On December 9 and 10, the Congressional Sportsmen’s Foundation (CSF), working in conjunction with the Mississippi State University’s Center for Resolving Human-Wildlife Conflict and Wildlife Mississippi, hosted an informative policy forum focused on wild pigs in the southeast region.
The Forum provided an opportunity for more than 40 attendees to collaborate and discuss information, policies, and practices regarding the growing wild pig problem in the region. Legislators from three southeastern states joined state agency personnel, leaders in the sportsmen’s community, agriculture interests, and private landowners to examine the issue. Those in attendance provided key insight into the issue, public perception, potential legislative fixes, and examples of measures that participating states have taken to manage the problem.
Additionally, the Forum provided information on: the history, biology, and ecology of wild pigs; impacts to agriculture and natural resources; public perceptions of wild pigs; effective wild pig control methods; transportation and hunting restrictions; funding mechanisms and future research; and current wild pig legislation.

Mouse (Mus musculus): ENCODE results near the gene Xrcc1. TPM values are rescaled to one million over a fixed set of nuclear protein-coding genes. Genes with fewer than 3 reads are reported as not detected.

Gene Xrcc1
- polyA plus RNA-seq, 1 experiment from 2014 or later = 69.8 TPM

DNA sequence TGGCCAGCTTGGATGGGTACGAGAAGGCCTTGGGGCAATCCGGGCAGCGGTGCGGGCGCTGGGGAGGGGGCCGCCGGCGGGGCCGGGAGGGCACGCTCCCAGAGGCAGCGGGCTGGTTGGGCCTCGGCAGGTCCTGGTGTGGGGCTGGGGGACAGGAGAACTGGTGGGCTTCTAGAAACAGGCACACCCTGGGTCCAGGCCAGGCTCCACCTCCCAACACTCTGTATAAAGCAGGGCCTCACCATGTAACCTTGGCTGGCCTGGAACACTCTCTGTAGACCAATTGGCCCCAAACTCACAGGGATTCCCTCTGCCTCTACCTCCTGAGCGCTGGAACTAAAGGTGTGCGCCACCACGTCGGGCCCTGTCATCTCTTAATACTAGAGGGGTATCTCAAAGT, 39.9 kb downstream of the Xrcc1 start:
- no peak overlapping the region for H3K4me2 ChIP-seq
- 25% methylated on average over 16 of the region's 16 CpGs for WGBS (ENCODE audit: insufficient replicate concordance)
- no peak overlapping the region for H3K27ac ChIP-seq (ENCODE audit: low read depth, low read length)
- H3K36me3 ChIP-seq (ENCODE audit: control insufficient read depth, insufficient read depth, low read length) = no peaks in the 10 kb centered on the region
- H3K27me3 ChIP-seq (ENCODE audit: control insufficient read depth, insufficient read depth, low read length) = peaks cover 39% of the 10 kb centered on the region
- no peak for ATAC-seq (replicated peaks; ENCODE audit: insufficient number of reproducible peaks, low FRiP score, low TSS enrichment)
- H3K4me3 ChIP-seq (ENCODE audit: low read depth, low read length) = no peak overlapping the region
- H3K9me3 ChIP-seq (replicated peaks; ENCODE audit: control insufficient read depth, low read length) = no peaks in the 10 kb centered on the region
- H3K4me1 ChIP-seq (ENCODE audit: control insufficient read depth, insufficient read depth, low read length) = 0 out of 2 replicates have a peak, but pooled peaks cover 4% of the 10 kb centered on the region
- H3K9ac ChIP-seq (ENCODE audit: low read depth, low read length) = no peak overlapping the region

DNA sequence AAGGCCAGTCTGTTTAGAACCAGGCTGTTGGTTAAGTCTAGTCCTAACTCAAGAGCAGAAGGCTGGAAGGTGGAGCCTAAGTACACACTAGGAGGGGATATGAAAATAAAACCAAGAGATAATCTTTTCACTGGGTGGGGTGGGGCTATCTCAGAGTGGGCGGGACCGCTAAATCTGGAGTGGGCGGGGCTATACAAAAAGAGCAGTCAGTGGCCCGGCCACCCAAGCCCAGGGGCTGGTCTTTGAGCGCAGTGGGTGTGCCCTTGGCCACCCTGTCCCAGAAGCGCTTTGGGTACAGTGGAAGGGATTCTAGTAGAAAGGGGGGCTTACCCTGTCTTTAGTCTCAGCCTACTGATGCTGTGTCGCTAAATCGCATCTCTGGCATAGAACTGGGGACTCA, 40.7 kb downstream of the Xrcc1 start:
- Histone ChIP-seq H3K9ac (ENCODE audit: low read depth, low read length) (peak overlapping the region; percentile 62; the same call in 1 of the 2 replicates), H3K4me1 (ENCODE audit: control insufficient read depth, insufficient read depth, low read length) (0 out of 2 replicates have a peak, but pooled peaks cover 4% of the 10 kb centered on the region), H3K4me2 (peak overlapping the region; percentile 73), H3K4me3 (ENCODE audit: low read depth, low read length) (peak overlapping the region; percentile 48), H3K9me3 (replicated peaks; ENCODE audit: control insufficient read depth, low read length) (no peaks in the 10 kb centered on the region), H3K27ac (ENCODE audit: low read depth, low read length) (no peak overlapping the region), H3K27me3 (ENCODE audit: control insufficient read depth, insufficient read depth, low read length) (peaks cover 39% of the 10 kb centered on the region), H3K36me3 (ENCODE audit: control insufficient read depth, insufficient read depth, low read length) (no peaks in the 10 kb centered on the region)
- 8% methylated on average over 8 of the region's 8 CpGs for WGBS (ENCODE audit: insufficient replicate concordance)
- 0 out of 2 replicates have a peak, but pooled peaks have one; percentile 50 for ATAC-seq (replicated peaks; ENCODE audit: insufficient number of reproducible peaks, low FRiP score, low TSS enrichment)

Wild pigs, a non-native species to the region, have an untold negative economic impact on the larger agriculture community, and also cause a great deal of concern regarding competition with deer, turkeys and other popular game animals; habitat destruction; and the threat of spreading animal diseases. As the issues grow throughout the region, state based legislation alone is inconsistent and ultimately ineffective. CSF, along with event participants, believe that a strong multi-collaborative legislative/regulatory strategy involving the states, federal agencies, non-governmental organizations, and local stakeholders can be organized to more effectively manage wild pigs.
In addition to the Center for Resolving Human-Wildlife Conflicts, Wildlife Mississippi, the Alabama Farmer’s Federation, and the Mississippi Wildlife Federation provided support for the event.
Studies conducted at both the state and federal level have found that the number of hunters and trappers have been on a generally declining trend over the past several decades. To increase recruitment, retention, and reactivation (R3) of hunters and trappers, which initiative do you think would have the greatest impact?